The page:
When you hear someone say, “D.I.Y.”, what comes to mind? These days,

When you hear someone say, “D.I.Y.”, what comes to mind? These days, if you’re an artist, those three letters stand for an incredibly important part of your personal, if not professional, success.

Whether you’re a musician, painter, illustrator, or photographer, you used to have to depend on grants, contracts, or investors to even think about making a living, or any money at all. In the last few years there’s been a massive surge in thinking, “Dammit, I’m just going to do it myself” as basement recording studios, secret all-ages venues, guerilla art shows, and self-published works are running rampant in the quiet corners of Seattle.

Typically comic artists and illustrators are solitary creatures, toiling away at their desks for hours, hammering out their next project. They have the desire to socialize, but their work doesn’t really pull them out into the world very often. That’s where Short Run comes in; a small organization that curates events throughout the year and culminated in an comic, zine, and artist convention this past weekend.

Emphasizing independent works rather than output from mega-companies like DC, Marvel, and even our region’s own Dark Horse, the organizers assemble talent ranging from hard-core hobbyists to career cartoonists with one idea in mind: We’re all in this together. In just three short years the event has gone from a small gathering in Central District’s Washington Hall to a non-profit enterprise that nearly burst the building at the seams with artists in every nook and cranny.

While some of us here were off making GIF comics to cover the festival on the day of, I decided to take my own look at the action by starting way before showtime. I wanted to see who is involved and what it takes to get the Short Run convention off the ground.

Getting the Ball RollingOver the last couple months I spent some time with Short Run’s curators (Eroyn Franklin, Kelly Froh, and Janice Headley), and a handful of dedicated volunteers as they worked through behind-the-scenes stuff, getting ready for the Short Run. Of course a lot of the heavy lifting had already been done: organizing the artists, getting volunteers and figuring out the logistics of the event. They still had a few things to iron out, so I decided to eaves drop on their get-togethers.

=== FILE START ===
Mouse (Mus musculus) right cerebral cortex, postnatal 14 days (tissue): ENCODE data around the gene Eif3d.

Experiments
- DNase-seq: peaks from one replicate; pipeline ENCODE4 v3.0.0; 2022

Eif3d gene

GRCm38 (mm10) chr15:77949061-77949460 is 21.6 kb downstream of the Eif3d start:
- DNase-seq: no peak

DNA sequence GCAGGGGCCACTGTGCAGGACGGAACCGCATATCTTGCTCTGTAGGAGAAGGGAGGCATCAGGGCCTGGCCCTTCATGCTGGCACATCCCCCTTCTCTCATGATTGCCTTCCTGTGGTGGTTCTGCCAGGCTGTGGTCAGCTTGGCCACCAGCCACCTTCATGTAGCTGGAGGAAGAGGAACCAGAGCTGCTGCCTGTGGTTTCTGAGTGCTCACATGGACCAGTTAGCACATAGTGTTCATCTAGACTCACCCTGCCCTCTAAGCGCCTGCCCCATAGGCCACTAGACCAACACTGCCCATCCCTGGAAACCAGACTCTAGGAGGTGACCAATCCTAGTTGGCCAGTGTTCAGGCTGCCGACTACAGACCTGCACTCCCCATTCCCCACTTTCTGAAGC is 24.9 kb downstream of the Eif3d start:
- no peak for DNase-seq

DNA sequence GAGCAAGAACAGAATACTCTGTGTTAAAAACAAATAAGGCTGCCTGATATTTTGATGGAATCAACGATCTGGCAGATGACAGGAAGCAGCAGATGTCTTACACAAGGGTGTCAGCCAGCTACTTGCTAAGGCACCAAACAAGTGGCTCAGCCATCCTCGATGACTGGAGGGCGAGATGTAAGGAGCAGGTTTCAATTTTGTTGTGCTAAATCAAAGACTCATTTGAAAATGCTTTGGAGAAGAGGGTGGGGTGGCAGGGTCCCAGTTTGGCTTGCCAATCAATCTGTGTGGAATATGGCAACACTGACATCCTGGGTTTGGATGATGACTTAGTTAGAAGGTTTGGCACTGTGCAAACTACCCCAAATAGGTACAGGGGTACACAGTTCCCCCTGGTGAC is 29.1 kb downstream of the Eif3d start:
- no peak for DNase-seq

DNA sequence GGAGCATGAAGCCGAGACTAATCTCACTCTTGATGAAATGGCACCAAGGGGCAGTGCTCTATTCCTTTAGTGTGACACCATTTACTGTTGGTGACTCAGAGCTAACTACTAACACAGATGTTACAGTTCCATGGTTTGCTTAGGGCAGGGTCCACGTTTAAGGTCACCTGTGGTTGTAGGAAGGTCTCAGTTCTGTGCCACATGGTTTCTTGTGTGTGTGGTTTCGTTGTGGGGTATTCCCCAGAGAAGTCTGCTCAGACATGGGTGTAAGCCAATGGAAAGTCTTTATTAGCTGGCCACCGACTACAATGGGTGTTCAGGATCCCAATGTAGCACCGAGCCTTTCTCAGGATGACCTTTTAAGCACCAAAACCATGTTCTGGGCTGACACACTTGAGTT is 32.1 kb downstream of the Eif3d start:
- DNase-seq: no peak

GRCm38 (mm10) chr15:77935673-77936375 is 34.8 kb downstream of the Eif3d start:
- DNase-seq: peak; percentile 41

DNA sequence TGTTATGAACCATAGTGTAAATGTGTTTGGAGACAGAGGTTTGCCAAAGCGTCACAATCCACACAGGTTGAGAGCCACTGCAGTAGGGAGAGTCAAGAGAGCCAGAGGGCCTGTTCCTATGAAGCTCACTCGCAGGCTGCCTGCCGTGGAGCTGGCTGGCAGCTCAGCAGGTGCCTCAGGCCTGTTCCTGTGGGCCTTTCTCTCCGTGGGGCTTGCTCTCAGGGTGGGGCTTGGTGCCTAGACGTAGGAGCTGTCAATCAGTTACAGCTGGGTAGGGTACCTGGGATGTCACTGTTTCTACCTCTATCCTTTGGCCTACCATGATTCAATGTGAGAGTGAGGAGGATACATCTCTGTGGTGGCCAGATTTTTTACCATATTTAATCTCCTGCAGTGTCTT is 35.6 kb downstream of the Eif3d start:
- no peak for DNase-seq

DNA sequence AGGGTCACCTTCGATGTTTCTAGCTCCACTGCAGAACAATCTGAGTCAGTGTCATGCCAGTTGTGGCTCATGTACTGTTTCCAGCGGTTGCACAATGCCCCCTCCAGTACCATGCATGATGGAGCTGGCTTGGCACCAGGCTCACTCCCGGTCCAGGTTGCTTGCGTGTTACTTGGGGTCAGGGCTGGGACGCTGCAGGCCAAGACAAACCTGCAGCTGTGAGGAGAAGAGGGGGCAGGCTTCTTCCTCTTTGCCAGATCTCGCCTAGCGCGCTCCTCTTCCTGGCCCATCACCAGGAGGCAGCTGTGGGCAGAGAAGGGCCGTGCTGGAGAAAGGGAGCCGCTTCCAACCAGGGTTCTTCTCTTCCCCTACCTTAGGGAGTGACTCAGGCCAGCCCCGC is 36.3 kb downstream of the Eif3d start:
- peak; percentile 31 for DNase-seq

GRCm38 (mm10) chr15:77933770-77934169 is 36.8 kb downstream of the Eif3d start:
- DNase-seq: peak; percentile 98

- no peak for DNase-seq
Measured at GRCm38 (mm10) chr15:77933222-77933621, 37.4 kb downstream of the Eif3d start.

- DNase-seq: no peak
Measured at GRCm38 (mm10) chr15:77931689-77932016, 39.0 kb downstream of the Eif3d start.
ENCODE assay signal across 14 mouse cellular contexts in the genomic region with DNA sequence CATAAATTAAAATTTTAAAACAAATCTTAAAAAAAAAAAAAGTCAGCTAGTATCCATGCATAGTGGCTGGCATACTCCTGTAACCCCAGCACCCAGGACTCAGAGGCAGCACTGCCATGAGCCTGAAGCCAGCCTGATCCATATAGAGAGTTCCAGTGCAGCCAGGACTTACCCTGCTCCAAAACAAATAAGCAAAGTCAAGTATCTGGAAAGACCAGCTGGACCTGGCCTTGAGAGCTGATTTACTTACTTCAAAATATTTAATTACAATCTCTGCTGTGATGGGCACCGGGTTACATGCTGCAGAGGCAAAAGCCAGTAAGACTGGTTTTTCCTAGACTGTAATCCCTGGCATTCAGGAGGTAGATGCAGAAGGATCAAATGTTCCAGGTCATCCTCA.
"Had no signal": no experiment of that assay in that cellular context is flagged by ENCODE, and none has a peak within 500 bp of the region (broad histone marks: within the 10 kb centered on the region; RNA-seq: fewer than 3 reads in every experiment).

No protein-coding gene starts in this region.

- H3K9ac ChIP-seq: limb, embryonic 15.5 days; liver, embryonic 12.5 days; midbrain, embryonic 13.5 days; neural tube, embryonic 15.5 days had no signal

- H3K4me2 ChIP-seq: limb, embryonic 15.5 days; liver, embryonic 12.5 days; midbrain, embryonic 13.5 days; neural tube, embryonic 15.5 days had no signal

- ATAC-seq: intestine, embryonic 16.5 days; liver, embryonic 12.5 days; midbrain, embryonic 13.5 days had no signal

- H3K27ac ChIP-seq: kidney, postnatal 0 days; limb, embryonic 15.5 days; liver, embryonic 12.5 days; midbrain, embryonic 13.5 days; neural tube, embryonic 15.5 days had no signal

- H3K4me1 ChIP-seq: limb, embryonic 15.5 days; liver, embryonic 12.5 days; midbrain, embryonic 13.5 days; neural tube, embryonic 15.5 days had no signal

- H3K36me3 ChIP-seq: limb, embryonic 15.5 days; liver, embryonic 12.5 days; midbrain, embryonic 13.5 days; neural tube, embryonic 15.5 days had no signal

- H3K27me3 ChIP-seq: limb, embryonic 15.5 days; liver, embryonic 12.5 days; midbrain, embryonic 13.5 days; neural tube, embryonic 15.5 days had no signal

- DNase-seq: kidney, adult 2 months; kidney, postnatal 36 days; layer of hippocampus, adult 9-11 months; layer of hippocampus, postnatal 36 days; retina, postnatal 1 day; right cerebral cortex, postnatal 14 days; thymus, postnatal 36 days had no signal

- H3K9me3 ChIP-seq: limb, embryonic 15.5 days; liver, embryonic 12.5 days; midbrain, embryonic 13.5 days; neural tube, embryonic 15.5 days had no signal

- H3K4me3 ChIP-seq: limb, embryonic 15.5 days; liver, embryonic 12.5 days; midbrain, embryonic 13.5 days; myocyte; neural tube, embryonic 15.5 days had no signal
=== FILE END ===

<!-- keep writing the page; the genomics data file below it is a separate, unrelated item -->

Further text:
October 11“We’re meeting to make decorations for the short run beach party, and fold promo zines, and i think some other stuff (snacks provided!)” Janice Headley

I made my way into a house with bustling ladies drawing on cardboard, painting, cutting, chatting, and laughing.

November 2“Just a quick note to let you know our schedule: it looks like the next work party that would work for photos will be on sunday 11/2 — we’ll be making the exhibitor badges!“ Janice Headley

The door opened to a small apartment full of people sitting at stations of unfolded zines, half-completed buttons, and unsorted Short Run t-shirts.

November 14“We’re going to be doing set-up tonight from 9:00 PM-ish on, and then heading to WA hall tomorrow morning at 9:00 AM — exhibitors start setting up at 10 AM, and doors open the public at 11 AM, PHEW!” Janice Headley

Washington Hall sat quiet and empty until more than twenty volunteers and artists streamed in to help set up for the next day’s events.

The ConventionWhile the space in Washington Hall might not seem as daunting as the Convention Center, where Emerald City Comicon is held, the word uttered most often on Saturday was “overwhelming.” With a diverse collection of artists coming from as far away as Finland, Australia, and South Africa, it’s hard to know where to start. As I circled the tables, I decided to stop and chat with a few of the artists.

“I have a regular day job as a barista. I got the Xeric grant for self-published comics, but I don’t ever see making a living with this. It’s something I want to do.” Darin Shuler, Seattle

“I write and illustrate the stories; I just can’t choose between the two, I love them both too much. I was an art major in college but I also worked in the theater department and dabbled in playwriting. After I finished school I went to a zine convention with some of my work and I’ve been doing this ever since.” Yumi Sukagawa, Southern California

“I started drawing and self-publishing since I was seven, it took 18 years but here I am with Fantagraphics. I’ve been looking to get into tv but after hearing the stories about artists working at Adventure Time I decided to make them work for it. I only want to do something like that for three days a week so I can still work on my own projects too. I don’t need to work in TV, so I can set my own terms.” Simon Hanselmann, Melbourne, Australia

The members of this tight-knit community, both locals and visitors, are working toward their own personal goals while also joining in a shared passion and love for art. It’s why Short Run is so successful and will continue to be in the future, I’m sure.